In this study, we evaluated SF content and analyzed its relationship with clinical indicators in patients with MM. Furthermore, we studied the effects and molecular mechanism of DFO in myeloma cells. Increased SF levels were detected in patients with newly diagnosed MM, especially those with stage III disease or the κ isotype. SF levels were positively correlated with β2-microglobulin (β2-MG), interleukin (IL)-6, and lactate dehydrogenase (LDH) expression. Moreover, patients with progressive or relapsed disease had higher SF levels. Importantly, DFO efficiently inhibited myeloma cell survival while accelerating apoptosis by regulating apoptosis-related genes. Overall, these findings highlight the importance of SF for MM and suggest that DFO may be a good therapeutic option for this malignancy.

Materials and methods

Patient data analysis

All patients participated voluntarily in the study and provided informed consent. The study was approved by the Ethics Committee of Nanjing First Hospital (Nanjing, China). SF content and its relationships with various clinical parameters, including β2-MG, IL-6, LDH, hemoglobin (Hb), albumin (Alb), and serum creatinine (Scr), were analyzed.

Cell culture

MM1S and MM1R cell lines were obtained from American Type Culture Collection (Manassas, VA, USA). All cells were cultured in RPMI 1640 supplemented with 10% fetal bovine serum (FBS, Gibco, Thermo Fisher Scientific, Waltham, MA, USA) and 1% penicillin–streptomycin solution (Sigma-Aldrich, St. Louis, MO, USA) in a humidified atmosphere of 5% CO2 at 37°C.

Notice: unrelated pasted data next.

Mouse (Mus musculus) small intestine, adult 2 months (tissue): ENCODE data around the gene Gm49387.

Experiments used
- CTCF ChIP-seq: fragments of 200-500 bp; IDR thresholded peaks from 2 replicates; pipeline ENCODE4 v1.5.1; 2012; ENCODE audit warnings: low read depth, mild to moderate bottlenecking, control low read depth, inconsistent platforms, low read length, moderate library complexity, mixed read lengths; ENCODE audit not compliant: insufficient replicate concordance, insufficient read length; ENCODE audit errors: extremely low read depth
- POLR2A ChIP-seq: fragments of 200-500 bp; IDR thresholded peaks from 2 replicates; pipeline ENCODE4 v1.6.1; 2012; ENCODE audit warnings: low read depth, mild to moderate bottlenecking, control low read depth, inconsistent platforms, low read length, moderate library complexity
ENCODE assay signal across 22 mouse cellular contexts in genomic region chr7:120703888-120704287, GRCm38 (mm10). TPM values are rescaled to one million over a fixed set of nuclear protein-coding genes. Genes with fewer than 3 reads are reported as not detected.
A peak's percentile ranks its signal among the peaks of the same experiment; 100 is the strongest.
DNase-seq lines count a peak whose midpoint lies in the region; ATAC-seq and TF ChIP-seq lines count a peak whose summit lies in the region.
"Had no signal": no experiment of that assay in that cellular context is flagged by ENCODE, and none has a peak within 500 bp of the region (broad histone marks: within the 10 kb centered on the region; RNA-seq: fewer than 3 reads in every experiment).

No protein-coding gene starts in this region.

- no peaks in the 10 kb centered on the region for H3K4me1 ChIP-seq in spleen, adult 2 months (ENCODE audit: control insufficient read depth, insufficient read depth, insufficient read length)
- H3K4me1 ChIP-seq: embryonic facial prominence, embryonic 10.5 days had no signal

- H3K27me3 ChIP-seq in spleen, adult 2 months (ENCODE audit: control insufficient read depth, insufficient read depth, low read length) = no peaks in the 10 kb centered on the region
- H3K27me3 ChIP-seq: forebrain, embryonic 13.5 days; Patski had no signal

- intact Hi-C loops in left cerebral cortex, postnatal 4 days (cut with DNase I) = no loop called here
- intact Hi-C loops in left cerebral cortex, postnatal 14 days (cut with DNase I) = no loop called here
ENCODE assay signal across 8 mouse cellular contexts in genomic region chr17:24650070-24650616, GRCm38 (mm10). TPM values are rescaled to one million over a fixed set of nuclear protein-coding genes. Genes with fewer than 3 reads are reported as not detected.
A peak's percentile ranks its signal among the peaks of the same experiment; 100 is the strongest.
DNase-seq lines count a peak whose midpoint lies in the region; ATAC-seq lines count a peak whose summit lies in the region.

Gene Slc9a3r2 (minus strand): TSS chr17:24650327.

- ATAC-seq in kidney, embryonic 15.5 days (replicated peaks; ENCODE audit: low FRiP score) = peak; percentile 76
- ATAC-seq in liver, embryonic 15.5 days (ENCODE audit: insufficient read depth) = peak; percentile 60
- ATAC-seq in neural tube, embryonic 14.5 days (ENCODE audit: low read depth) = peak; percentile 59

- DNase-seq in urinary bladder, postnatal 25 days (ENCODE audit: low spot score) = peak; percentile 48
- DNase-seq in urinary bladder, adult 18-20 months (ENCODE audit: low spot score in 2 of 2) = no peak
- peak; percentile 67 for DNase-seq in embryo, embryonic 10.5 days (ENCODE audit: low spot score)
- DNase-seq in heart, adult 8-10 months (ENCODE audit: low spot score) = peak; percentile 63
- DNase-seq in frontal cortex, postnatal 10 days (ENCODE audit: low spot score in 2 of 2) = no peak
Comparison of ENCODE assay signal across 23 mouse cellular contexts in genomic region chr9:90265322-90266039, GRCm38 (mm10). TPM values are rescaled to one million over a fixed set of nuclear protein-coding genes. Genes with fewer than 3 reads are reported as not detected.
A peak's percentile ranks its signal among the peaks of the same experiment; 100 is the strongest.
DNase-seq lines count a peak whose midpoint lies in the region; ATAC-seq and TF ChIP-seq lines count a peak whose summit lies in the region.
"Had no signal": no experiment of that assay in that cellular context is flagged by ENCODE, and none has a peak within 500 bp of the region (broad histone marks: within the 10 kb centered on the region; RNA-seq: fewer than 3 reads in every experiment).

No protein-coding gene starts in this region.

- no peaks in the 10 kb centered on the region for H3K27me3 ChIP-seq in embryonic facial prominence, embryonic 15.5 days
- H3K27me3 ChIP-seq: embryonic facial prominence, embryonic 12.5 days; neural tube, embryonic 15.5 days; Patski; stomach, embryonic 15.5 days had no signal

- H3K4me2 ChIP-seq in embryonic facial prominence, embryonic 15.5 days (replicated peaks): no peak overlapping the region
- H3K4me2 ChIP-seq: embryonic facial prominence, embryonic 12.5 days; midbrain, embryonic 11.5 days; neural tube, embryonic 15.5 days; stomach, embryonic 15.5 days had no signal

Flow cytometric analysis

Cells were harvested as single-cell suspensions in PBS and then resuspended in PBS containing 1% FBS, stained with a combination of antibodies, washed, and then subjected to fluorescence-activated cell sorting (FACS). Standard protocols were followed for all experiments. We used Canto II (BD Biosciences, San Diego, CA, USA) for FACS analysis.

Cellular total iron detection

MM1S and MM1R cells were separately seeded in 96-well plates at a density of 5 × 106 cells/well and treated with various concentrations of DFO (10, 20, and 50 μM, Novartis, Basel, Switzerland), either with or without 10 μM FeCl3 (Sigma-Aldrich), for 12 hours. Cells treated with PBS served as the control group. Following treatment, the concentrations of cellular total iron were quantified using a spectrophotometric iron assay kit (BioVision, Mountain View, CA, USA) according to the manufacturer’s protocols.

Cell viability assay

MM1S and MM1R cells were seeded in 96-well plates at a density of 5 × 104 cells/well and cultured for 24 hours. Subsequently, the cells were treated with various concentrations of DFO (10, 20, and 50 μM), either with or without 10 μM FeCl3, for 12 hours. Cells treated with PBS served as the control group. Finally, cell viability was detected using a CCK-8 kit (Dojindo Laboratories, Kumamoto, Japan) following the manufacturer’s protocol.

Cell apoptosis assay

Following specific treatment, single-cell suspensions were prepared. Cells were first incubated with annexin V-FITC antibody (BD Biosciences, San Diego, CA, USA) in binding buffer for 15 minutes. Before flow cytometry, PI in binding buffer was added following the manufacturer’s protocols. Cells were then collected for analysis via flow cytometry.

Quantitative real-time polymerase chain reaction (qRT-PCR)

Total RNA was isolated using RNeasy Mini Kit (Qiagen, Hilden, Germany), and reverse transcription was performed using Super Script III (Invitrogen, Thermo Fisher Scientific). qRT-PCR was conducted using the StepOne real-time PCR system (Applied Biosystems, Thermo Fisher Scientific) with SYBR Green PCR Master Mix (Applied Biosystems, Thermo Fisher Scientific). The expression level of target genes was analyzed as the relative quantity calculated using the ΔΔCt method [ΔΔCt = (CtTARGET − CtGAPDH)sample − (CtTARGET − CtGAPDH)calibrator ]. The sequences for all primers are presented in Table 1.

Table 1.
Primers used in real-time polymerase chain reaction.
GeneForward (5′-3′)Reverse (5′-3′)
GAPDHGGAGTCCACTGGCGTCTTCAATTGCTGATGATCTTGAGGCTGTTG
CDK2CCAGAAACAAGTTGACGGGAGAGAGTGAGAGCAGAGGCATCCAT
CDK4GAGCATGTAGACCAGGACCTAAGGCCACCACTTGTCACCAGAATGTTC
CDK6GTGACCAGCAGCGGACAAATGCAGCCAACACTCCAGAGATC